Although Spain is traditionally the destination of choice for British expats looking for somewhere warm to retire, a good number of people go there to work, too. Contrary to the stereotypes, working in Spain isn’t just about bartending in Torremolinos or teaching English. Spain is a modern, grown-up economy with plenty of good jobs to be had in the major cities. The main problem is that there’s a great deal of competition for these jobs: Spain’s unemployment rate is the second highest in Europe. Only Greece’s is worse.
Top tips for finding work in Spain
Brush up your Spanish
Or learn it. Yes, this is an unwelcome recommendation to make to the linguistically-challenged Brits, but Spanish is one of the easiest languages for English speakers to pick up. Although there are some fundamental differences to the structure and grammar, there are thousands of words which sound similar and mean the same thing which gives you a great head-start. As a bonus, learning Spanish opens up much of the Americas to you, too. Although Spanish is the official language throughout Spain, there are other official languages in the regions: Aranese, Basque, Catalan, and Galician.
Start using your network
Far more so than in the UK, successful job-hunting in Spain can still come down to networking, which is really just a dignified way of saying it’s about who you know. So, network furiously and exploit every contact you have in Spain, no matter how tenuous. Milk LinkedIn and Meetup Spain for all they’re worth. Also try GuiriBusiness, an international network for professionals in Spain (and happily in English).
If you’re currently working for a large company in the UK, be sure to check whether they have offices in Spain, or even a partnership with a Spanish company that you can leverage.
Search online for jobs in Spain
The internet is your friend. Search for ‘jobs in Spain’. A search for ‘English speaking jobs in Spain’ will take you to sites such as glassdoor and thelocal.es.
Countries in the EU have worked hard to agree qualification equivalences. So, if you work in a profession, you may find it relatively easy to transfer countries providing you have the language skills. While there’s likely to be a huge chasm between the what lawyers in Spain and the UK need to know, physiotherapy is much the same the world over. Check with your professional body.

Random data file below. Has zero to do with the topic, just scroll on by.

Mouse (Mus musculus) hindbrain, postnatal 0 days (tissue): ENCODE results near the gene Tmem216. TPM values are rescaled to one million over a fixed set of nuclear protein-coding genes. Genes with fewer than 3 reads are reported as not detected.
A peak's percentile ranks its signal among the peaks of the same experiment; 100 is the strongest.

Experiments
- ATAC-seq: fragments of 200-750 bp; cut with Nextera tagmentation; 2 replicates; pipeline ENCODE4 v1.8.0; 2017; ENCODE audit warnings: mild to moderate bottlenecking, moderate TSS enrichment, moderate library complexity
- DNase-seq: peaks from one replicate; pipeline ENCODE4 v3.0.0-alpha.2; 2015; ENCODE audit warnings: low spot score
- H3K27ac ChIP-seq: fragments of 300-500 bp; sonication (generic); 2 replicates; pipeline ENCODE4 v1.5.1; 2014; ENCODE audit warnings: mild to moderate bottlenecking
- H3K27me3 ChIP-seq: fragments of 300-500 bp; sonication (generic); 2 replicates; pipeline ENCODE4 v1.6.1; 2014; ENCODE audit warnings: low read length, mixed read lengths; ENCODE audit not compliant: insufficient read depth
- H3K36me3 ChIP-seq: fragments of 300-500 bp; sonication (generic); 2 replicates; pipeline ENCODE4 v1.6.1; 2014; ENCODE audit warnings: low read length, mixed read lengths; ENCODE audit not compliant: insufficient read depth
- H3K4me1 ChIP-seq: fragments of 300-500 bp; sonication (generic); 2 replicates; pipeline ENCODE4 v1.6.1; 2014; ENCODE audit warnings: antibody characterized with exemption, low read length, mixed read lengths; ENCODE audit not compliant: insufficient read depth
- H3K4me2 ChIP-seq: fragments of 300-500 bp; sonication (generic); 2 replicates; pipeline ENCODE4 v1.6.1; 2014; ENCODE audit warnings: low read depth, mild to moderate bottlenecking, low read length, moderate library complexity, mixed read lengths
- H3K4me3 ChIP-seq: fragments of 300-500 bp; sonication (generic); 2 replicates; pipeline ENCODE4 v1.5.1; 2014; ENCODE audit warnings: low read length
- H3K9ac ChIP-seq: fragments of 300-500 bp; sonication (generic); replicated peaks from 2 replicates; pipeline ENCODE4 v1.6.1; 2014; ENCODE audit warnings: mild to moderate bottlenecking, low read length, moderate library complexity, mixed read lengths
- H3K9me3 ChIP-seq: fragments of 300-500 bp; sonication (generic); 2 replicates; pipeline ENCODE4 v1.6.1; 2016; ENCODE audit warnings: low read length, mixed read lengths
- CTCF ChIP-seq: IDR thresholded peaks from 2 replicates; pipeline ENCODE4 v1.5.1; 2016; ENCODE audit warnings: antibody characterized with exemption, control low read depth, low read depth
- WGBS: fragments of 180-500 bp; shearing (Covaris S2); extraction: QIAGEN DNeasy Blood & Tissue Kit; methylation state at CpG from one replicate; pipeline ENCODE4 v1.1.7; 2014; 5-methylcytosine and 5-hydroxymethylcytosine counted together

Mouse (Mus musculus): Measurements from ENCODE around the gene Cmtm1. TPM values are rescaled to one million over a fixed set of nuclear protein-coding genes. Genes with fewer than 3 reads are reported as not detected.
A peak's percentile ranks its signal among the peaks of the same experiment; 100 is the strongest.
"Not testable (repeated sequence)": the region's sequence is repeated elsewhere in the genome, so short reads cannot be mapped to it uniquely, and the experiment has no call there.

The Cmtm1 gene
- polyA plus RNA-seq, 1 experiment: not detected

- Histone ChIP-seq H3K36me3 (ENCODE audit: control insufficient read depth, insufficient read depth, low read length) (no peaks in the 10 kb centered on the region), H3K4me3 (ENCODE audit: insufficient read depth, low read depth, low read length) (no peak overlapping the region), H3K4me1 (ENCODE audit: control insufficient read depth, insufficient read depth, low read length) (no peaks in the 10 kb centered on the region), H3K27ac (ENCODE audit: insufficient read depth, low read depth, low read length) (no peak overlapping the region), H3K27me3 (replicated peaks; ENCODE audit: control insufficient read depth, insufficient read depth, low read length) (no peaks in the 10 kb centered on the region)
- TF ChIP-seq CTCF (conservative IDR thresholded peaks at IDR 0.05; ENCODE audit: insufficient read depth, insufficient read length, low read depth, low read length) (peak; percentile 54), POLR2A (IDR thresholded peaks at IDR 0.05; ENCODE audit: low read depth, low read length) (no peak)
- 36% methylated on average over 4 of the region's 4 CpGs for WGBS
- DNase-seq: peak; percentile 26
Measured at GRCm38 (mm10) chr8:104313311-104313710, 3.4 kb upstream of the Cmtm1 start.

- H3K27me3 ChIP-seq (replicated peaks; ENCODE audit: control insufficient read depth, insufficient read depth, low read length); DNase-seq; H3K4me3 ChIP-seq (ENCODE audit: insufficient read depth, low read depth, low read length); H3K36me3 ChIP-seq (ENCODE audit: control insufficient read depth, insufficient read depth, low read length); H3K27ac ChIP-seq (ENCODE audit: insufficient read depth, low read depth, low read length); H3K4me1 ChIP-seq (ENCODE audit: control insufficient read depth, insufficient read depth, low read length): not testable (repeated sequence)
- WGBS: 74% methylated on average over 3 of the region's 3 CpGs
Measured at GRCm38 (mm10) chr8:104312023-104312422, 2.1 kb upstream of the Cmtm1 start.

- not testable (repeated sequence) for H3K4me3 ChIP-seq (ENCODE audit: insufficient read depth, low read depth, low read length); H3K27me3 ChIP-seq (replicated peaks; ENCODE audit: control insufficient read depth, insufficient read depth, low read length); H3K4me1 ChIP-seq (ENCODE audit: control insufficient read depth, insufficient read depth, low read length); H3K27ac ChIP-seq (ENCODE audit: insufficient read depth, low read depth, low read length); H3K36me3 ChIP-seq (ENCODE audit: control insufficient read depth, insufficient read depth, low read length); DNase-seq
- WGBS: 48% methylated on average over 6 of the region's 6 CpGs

The relationship between UK and Spanish educational qualifications is more complex but most employers will be happy to make the connections between, for example, A-levels and the bachillerato certificate.
Where to go for work in Spain
Where you settle should depend on the kind of work you want to do. For corporate work where the English language is most in demand, you’ll have to head for the big commercial centres such as Madrid and Barcelona, although don’t overlook the potential of major ports such as Bilbao. Engineering, customer service, IT and finance skills are always in demand, especially if backed up with language skills.
Seasonal hospitality jobs abound in the tourist resorts, of course. And if you don’t have the time, inclination or aptitude to learn Spanish, areas with lots of British tourists and ex-pats often need English speakers to work in the shops and bars.
Skills shortages in Spain
The Spanish Employment Service publishes a list of skills in short supply called the Catologo de Ocupaciones de Dificil Cobertura (search the internet for this to find the latest PDF). It’s published in Spanish and broken down by region. It’s quite specific, to say the least, and somewhat idiosyncratic. But if you are a ‘greaser of boat machines’or a sports trainer, now could be your time to shine in Spain.
Wages in Spain
Wages in Spain are low compared to the rest of Western Europe. The minimum wage is €736 per month and the average wage is around €1,390 a month. As in the UK, the employer deducts income tax and social-security contributions from your pay packet before you get it.
Teaching English in Spain
Although it’s something of a cliché, teaching English is a respectable and viable profession providing you get the right training. Note that the familiar TEFL acronym (Teaching English as a Foreign Language) is not a qualification, merely a generic term. Make sure you choose a course that’s properly accredited. The training needn’t take too long – some of the more intensive courses can be completed in a month. Two of the most highly regarded TEFL qualifications are:
- Trinity TESOL – Trinity College London Certificate in Teaching English to Speakers of Other Languages
- CELTA – Cambridge Certificate in English Language Teaching to Adults
Become a freelancer
One alternative to finding employment in Spain is to set yourself up as an autónomo or freelancer.
- See our guide to starting a business in Spain
Paperwork: the NIE
As an EU citizen, you’re entitled to work in Spain but you’ll have to carry out some administrative tasks before you start. Most importantly, you’ll need an NIE (número de identidad de extranjero). This is basically a tax number for foreigners and you’ll need one before you can register with an employment agency, take a job, or open a bank account.
As with so much Spanish bureaucracy, you have to do it in person. The fine detail varies from region to region, but you’ll need to go to make an appointment to visit one of the local immigration offices (oficinas de extranjeros) that are usually found in designated police stations (comisaría de policía). There’s a list of them here. You’ll need to take along your passport and a photocopy of it, together with a completed EX15 form. The interview will be in Spanish, so you may want to take an interpreter if your Spanish isn’t that good. After the interview they will send you off to a bank to pay the fee (around €10) and once you return with your receipt, you’ll be issued with your NIE.
If you need to repatriate any money you make working in Spain, our personal money transfer services could save you time and money.